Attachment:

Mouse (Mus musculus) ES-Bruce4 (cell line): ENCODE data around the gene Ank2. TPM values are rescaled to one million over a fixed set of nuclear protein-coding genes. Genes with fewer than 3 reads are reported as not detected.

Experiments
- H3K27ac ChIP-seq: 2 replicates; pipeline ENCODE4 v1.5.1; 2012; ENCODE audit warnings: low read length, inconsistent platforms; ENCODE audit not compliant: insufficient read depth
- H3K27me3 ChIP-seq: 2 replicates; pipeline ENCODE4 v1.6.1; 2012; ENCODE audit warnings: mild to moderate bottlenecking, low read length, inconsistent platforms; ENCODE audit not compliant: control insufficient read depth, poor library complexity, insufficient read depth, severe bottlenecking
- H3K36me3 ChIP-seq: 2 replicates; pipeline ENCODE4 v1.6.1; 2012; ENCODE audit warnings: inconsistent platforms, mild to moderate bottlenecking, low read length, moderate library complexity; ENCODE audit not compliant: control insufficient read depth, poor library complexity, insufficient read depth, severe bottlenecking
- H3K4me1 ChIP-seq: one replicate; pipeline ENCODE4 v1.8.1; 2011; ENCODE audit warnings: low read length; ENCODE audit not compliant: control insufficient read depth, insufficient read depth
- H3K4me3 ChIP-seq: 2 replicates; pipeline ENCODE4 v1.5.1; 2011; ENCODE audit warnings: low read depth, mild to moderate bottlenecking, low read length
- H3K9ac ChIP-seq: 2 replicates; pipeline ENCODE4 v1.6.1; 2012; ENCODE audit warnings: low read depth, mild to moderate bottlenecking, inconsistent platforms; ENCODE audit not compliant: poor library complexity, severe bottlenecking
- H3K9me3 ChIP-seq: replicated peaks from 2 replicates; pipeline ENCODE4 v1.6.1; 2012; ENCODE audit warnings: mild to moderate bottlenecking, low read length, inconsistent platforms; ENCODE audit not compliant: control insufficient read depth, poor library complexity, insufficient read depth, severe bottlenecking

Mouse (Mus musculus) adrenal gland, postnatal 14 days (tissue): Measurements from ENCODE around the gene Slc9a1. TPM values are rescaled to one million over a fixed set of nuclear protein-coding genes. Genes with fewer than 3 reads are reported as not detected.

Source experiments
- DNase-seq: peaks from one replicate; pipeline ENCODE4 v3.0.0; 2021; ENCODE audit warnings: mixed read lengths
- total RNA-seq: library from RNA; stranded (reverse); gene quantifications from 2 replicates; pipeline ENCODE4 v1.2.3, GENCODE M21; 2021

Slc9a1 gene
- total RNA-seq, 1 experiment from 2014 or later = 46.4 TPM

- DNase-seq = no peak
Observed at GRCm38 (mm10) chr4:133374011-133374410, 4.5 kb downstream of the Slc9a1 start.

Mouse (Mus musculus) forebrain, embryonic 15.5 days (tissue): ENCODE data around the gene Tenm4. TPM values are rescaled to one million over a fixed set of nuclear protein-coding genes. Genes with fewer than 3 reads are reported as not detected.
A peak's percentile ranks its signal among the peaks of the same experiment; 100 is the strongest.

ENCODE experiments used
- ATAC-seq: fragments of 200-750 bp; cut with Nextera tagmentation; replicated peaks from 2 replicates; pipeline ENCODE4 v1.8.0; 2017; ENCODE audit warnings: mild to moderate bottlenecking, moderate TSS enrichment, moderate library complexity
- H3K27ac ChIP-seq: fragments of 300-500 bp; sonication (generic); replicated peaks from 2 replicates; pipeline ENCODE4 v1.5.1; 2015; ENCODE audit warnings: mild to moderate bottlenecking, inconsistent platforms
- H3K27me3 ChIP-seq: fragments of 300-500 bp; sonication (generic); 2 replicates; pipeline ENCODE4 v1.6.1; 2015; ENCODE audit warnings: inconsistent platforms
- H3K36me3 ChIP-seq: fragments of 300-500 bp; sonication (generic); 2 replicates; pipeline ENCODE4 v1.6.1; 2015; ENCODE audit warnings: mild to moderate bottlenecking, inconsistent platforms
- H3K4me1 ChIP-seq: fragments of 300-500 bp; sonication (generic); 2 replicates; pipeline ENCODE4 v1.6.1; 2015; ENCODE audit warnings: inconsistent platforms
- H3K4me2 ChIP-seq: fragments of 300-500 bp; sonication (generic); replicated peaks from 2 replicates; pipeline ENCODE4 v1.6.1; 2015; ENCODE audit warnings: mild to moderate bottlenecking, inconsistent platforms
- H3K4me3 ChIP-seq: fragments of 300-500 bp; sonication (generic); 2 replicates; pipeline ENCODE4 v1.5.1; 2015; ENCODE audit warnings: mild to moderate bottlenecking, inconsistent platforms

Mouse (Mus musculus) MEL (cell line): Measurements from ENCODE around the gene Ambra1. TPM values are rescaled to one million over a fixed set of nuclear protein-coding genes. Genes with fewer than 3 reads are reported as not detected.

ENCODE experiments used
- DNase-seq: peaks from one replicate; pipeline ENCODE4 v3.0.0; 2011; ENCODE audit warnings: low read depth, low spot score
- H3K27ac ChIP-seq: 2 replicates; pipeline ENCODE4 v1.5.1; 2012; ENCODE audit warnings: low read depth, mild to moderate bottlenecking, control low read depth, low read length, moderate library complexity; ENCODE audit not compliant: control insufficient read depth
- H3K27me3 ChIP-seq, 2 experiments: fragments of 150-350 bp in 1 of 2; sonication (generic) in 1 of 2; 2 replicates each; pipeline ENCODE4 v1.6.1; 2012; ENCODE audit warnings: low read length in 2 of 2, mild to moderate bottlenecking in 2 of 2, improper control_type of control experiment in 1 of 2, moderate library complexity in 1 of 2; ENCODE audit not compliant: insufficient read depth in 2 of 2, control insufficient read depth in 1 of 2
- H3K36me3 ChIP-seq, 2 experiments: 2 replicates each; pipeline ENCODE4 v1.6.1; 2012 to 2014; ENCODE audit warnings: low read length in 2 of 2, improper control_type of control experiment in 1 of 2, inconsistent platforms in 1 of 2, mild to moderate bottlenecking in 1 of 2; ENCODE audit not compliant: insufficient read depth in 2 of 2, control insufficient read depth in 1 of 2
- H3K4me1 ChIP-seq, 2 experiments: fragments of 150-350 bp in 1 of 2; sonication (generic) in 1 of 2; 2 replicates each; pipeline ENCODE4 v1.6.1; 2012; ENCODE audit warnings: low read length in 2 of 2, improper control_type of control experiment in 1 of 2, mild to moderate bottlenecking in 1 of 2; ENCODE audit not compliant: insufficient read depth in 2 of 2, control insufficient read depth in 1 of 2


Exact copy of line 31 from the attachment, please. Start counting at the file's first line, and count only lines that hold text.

- H3K27ac ChIP-seq: 2 replicates; pipeline ENCODE4 v1.5.1; 2012; ENCODE audit warnings: low read depth, mild to moderate bottlenecking, control low read depth, low read length, moderate library complexity; ENCODE audit not compliant: control insufficient read depth